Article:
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Section2.1Frequency Tables and Bar Graphs

SubsectionCategorizing Data

Once we have gathered data, we might wish to classify it. Roughly speaking, data can be classified as categorical data or quantitative data.

Quantitative and categorical data

Categorical (qualitative) data are pieces of information that allow us to classify the objects under investigation into various categories.

Quantitative data are responses that are numerical in nature and with which we can perform meaningful arithmetic calculations.


We might conduct a survey to determine the name of the favorite movie that each person in a math class saw in a movie theater.

When we conduct such a survey, the responses would look like: Finding Nemo, The Hulk, or Terminator 3: Rise of the Machines. We might count the number of people who give each answer, but the answers themselves do not have any numerical values: we cannot perform computations with an answer like "Finding Nemo." This would be categorical data.


A survey could ask the number of movies you have seen in a movie theater in the past 12 months (0, 1, 2, 3, 4, ...)

This would be quantitative data.

Other examples of quantitative data would be the running time of the movie you saw most recently (104 minutes, 137 minutes, 104 minutes, ...) or the amount of money you paid for a movie ticket the last time you went to a movie theater ($5.50, $7.75, $9, ...).

Sometimes, determining whether or not data is categorical or quantitative can be a bit trickier.


Suppose we gather respondents' ZIP codes in a survey to track their geographical location.

ZIP codes are numbers, but we can't do any meaningful mathematical calculations with them (it doesn't make sense to say that 98036 is "twice" 49018 that's like saying that Lynnwood, WA is "twice" Battle Creek, MI, which doesn't make sense at all), so ZIP codes are really categorical data.


A survey about the movie you most recently attended includes the question "How would you rate the movie you just saw?" with these possible answers:

        1 - it was awful
        2 - it was just OK
        3 - I liked it
        4 - it was great 
        5 - best movie ever!

Again, there are numbers associated with the responses, but we can't really do any calculations with them: a movie that rates a 4 is not necessarily twice as good as a movie that rates a 2, whatever that means; if two people see the movie and one of them thinks it stinks and the other thinks it's the best ever it doesn't necessarily make sense to say that "on average they liked it."

As we study movie-going habits and preferences, we shouldn't forget to specify the population under consideration. If we survey 3-7 year-olds the runaway favorite might be Finding Nemo. 13-17 year-olds might prefer Terminator 3. And 33-37 year-olds might prefer...well, Finding Nemo.


Classify each measurement as categorical or quantitative

  1. Eye color of a group of people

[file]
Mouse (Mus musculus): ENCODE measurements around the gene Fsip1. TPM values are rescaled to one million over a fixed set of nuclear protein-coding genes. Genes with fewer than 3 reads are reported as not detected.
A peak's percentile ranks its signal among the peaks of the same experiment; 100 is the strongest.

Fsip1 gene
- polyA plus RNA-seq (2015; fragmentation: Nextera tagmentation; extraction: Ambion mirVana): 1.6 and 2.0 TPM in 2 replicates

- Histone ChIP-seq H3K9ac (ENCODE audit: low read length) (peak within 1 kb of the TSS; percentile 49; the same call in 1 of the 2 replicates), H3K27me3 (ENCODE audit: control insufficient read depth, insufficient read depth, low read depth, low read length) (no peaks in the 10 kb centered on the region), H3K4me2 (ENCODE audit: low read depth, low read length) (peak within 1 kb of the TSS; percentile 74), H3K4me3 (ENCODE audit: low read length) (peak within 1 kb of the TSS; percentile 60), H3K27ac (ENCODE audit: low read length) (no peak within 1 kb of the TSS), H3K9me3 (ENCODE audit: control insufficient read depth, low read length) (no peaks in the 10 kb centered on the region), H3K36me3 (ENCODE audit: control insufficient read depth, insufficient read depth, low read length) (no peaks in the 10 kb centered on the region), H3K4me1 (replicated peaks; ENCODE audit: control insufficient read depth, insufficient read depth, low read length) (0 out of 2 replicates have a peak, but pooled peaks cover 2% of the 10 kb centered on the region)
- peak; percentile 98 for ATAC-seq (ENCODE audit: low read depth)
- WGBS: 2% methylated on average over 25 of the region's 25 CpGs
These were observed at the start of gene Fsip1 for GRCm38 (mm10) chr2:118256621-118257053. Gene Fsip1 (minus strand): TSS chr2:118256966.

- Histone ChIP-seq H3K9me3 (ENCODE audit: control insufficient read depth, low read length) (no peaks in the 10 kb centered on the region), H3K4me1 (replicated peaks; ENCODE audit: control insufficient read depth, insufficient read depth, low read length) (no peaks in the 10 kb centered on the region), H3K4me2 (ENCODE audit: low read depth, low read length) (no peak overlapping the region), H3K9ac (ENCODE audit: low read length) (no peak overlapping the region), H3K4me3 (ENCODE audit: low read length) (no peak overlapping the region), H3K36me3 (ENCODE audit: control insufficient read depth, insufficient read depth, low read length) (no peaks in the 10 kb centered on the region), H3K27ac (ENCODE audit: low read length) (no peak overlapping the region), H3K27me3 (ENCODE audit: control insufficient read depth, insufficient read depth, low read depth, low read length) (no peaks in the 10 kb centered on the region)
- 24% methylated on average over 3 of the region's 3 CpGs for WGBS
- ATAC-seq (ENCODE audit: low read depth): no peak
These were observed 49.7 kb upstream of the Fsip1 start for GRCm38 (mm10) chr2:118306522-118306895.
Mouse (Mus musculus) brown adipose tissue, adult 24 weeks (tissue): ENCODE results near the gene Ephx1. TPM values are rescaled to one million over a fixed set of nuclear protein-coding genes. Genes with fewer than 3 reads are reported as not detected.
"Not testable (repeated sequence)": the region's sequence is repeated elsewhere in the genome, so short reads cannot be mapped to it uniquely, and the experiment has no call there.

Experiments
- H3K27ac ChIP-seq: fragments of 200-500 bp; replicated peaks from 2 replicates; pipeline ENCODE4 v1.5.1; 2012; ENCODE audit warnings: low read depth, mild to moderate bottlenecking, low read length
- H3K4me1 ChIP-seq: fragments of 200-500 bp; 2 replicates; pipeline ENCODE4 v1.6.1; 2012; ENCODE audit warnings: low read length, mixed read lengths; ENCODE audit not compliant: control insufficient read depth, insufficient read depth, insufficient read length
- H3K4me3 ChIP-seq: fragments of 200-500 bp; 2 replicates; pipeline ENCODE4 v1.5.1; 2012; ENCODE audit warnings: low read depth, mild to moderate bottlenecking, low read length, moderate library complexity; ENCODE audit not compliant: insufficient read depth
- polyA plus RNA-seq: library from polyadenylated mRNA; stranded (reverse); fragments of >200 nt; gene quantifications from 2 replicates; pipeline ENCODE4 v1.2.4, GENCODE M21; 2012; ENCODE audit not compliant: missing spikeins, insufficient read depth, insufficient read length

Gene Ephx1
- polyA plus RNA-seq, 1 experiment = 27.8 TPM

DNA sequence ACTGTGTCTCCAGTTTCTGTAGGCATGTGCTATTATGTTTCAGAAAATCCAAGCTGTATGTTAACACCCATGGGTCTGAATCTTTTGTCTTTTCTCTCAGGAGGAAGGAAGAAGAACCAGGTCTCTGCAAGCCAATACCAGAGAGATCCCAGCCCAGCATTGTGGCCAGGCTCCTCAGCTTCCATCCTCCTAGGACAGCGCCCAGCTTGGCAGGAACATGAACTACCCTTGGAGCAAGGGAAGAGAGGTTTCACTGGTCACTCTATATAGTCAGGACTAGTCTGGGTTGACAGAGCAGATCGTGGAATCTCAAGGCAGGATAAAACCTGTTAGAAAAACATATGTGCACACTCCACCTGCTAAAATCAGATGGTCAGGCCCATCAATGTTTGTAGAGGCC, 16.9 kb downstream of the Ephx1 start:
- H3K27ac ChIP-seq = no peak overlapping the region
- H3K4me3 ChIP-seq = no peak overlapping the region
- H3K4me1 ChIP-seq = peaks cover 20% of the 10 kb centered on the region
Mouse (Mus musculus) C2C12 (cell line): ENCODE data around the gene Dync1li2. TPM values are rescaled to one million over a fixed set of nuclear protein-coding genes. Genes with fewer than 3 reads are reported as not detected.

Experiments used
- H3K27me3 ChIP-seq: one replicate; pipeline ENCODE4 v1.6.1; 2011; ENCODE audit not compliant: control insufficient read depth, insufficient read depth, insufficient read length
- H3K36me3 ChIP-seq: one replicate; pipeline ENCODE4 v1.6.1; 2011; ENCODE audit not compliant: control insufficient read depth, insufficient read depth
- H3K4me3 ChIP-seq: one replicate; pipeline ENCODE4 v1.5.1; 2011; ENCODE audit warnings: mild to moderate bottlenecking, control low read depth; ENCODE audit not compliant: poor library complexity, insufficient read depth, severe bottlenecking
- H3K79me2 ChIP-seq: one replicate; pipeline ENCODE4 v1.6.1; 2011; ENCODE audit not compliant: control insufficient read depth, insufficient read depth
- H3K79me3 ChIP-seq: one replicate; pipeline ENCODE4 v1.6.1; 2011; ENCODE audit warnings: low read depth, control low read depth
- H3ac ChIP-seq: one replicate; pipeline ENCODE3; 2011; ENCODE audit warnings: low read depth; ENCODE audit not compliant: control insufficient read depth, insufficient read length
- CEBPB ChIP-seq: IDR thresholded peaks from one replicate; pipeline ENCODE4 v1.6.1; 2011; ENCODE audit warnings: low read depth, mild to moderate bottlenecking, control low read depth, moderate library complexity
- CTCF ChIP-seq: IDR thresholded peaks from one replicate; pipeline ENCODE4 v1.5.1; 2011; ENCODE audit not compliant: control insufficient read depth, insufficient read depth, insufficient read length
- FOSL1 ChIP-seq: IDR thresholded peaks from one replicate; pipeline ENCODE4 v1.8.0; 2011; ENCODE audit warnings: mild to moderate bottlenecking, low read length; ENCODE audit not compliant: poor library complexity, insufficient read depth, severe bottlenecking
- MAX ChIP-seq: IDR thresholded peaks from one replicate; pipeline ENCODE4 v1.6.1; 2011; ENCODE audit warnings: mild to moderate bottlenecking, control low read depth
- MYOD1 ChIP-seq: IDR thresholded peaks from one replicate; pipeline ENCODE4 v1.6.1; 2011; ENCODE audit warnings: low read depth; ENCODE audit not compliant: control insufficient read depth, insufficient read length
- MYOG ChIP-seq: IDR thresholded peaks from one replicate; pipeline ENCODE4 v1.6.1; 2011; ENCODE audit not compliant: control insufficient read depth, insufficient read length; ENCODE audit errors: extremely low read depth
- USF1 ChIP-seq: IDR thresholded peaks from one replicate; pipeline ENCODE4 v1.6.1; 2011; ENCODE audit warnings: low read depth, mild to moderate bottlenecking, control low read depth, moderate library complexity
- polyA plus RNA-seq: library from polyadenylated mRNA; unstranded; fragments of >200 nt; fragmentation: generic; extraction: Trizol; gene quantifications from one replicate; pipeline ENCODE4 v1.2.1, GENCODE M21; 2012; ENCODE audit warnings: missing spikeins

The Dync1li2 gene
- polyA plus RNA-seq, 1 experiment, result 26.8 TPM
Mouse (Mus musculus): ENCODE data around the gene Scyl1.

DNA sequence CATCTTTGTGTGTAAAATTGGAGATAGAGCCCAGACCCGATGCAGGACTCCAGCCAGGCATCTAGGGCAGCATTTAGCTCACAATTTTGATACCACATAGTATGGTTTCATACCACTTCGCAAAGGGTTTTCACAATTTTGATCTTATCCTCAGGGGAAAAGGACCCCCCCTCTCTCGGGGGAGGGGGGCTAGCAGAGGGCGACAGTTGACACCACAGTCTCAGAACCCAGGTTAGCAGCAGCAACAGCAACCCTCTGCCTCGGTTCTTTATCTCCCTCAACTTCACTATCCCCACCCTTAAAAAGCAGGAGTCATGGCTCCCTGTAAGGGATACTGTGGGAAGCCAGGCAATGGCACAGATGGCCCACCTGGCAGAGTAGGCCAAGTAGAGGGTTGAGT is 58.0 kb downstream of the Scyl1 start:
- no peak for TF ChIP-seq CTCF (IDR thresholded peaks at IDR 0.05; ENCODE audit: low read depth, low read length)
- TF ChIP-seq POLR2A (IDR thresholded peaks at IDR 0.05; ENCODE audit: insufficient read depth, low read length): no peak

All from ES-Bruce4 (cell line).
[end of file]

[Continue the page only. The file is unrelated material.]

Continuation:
2. Daily high temperature of a city over several weeks
  3. Annual income
  1. Categorical
  2. Quantitative
  3. Quantitative

SubsectionPresenting Categorical Data Graphically

Categorical, or qualitative, data are pieces of information that allow us to classify the objects under investigation into various categories. We usually begin working with categorical data by summarizing the data into a frequency table.

Frequency Table

A frequency table is a table with two columns. One column lists the categories, and another for the frequencies with which the items in the categories occur (how many items fit into each category).


An insurance company determines vehicle insurance premiums based on known risk factors. If a person is considered a higher risk, their premiums will be higher. One potential factor is the color of your car. The insurance company believes that people with some color cars are more likely to get in accidents. To research this, they examine police reports for recent total-loss collisions. The data is summarized in the frequency table below.

Color Frequency
Blue 25
Green 52
Red 41
White 36
Black 39
Grey 23

Sometimes we need an even more intuitive way of displaying data. This is where charts and graphs come in. There are many, many ways of displaying data graphically, but we will concentrate on one very useful type of graph called a bar graph. In this section we will work with bar graphs that display categorical data; the next section will be devoted to bar graphs that display quantitative data.

Bar graph

A bar graph is a graph that displays a bar for each category with the length of each bar indicating the frequency of that category.

To construct a bar graph, we need to draw a vertical axis and a horizontal axis. The vertical direction will have a scale and measure the frequency of each category; the horizontal axis has no scale in this instance. The construction of a bar chart is most easily described by use of an example.


Using our car data from above, note the highest frequency is 52, so our vertical axis needs to go from 0 to 52, but we might as well use 0 to 55, so that we can put a hash mark every 5 units:

Notice that the height of each bar is determined by the frequency of the corresponding color. The horizontal gridlines are a nice touch, but not necessary. In practice, you will find it useful to draw bar graphs using graph paper, so the gridlines will already be in place, or using technology. Instead of gridlines, we might also list the frequencies at the top of each bar, like this:

In this case, our chart might benefit from being reordered from largest to smallest frequency values. This arrangement can make it easier to compare similar values in the chart, even without gridlines. When we arrange the categories in decreasing frequency order like this, it is called a Pareto chart.


Transforming our bar graph from earlier into a Pareto chart, we get:


In a survey1Gallup Poll. March 5-8, 2009., adults were asked whether they personally worried about a variety of environmental concerns. The numbers (out of 1012 surveyed) who indicated that they worried a great deal about some selected concerns are summarized below.

Environmental Issue Frequency
Pollution of Drinking Water 597
Contamination of soil and water by toxic waste 526
Air pollution 455
Global warming 354

This data could be shown graphically in a bar graph:

To show relative sizes, it is common to use a pie chart.

Pie Chart

A pie chart is a circle with wedges cut of varying sizes marked out like slices of pie or pizza. The relative sizes of the wedges correspond to the relative frequencies of the categories.


For our vehicle color data, a pie chart might look like this:

Pie charts can often benefit from including frequencies or relative frequencies (percents) in the chart next to the pie slices. Often having the category names next to the pie slices also makes the chart clearer.